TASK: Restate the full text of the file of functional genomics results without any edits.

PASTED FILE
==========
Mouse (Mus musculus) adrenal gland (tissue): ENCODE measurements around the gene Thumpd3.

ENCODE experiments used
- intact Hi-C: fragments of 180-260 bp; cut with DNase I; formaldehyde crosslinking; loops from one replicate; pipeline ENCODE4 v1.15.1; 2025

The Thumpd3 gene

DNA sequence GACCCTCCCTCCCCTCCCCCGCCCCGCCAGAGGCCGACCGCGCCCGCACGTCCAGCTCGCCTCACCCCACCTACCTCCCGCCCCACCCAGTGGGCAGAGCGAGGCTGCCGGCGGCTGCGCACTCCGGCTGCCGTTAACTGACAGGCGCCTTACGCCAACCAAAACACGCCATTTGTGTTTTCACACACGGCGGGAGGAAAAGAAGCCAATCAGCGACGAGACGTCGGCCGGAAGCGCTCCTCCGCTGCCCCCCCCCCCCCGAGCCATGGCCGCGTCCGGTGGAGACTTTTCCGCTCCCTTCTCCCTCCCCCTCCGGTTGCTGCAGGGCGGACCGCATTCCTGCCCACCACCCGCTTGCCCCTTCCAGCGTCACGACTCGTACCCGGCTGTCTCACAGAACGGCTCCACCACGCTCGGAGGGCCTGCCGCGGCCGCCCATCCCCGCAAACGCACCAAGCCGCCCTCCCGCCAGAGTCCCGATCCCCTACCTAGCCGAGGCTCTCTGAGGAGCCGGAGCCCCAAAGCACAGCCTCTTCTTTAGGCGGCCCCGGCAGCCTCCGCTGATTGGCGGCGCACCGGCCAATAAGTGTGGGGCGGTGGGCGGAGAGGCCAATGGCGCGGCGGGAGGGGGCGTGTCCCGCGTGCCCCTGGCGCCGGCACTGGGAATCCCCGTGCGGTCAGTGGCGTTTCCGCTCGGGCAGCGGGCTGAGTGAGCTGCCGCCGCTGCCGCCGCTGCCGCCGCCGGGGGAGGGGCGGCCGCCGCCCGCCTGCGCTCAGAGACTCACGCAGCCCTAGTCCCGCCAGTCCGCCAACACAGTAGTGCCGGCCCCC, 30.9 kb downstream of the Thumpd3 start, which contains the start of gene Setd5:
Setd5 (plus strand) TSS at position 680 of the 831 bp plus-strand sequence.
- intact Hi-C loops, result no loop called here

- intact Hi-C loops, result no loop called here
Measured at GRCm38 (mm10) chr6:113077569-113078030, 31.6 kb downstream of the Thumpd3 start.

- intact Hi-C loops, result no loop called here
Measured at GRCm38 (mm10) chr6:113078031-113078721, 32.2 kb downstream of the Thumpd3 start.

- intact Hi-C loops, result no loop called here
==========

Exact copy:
Mouse (Mus musculus) adrenal gland (tissue): ENCODE measurements around the gene Thumpd3.

ENCODE experiments used
- intact Hi-C: fragments of 180-260 bp; cut with DNase I; formaldehyde crosslinking; loops from one replicate; pipeline ENCODE4 v1.15.1; 2025

The Thumpd3 gene

DNA sequence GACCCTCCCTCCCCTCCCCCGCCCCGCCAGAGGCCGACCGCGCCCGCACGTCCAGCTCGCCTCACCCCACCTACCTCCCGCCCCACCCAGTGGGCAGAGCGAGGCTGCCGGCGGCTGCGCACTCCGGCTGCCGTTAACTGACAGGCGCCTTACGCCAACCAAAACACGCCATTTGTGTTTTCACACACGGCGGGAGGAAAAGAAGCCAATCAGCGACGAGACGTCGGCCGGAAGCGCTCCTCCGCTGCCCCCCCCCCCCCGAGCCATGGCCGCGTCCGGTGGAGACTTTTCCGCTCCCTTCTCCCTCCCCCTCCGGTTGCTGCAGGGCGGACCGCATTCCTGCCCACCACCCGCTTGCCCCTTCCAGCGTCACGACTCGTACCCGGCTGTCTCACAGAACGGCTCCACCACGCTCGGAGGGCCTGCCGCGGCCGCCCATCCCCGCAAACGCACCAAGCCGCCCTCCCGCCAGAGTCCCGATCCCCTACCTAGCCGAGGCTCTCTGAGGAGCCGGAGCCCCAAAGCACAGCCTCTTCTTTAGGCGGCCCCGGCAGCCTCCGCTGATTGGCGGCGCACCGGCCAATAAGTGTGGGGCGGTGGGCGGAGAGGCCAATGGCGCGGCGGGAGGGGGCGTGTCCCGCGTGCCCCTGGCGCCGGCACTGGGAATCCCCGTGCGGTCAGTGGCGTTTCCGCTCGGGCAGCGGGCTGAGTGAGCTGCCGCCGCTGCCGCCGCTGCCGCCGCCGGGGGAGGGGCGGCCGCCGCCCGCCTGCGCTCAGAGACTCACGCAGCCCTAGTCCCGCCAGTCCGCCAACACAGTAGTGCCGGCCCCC, 30.9 kb downstream of the Thumpd3 start, which contains the start of gene Setd5:
Setd5 (plus strand) TSS at position 680 of the 831 bp plus-strand sequence.
- intact Hi-C loops, result no loop called here

- intact Hi-C loops, result no loop called here
Measured at GRCm38 (mm10) chr6:113077569-113078030, 31.6 kb downstream of the Thumpd3 start.

- intact Hi-C loops, result no loop called here
Measured at GRCm38 (mm10) chr6:113078031-113078721, 32.2 kb downstream of the Thumpd3 start.

- intact Hi-C loops, result no loop called here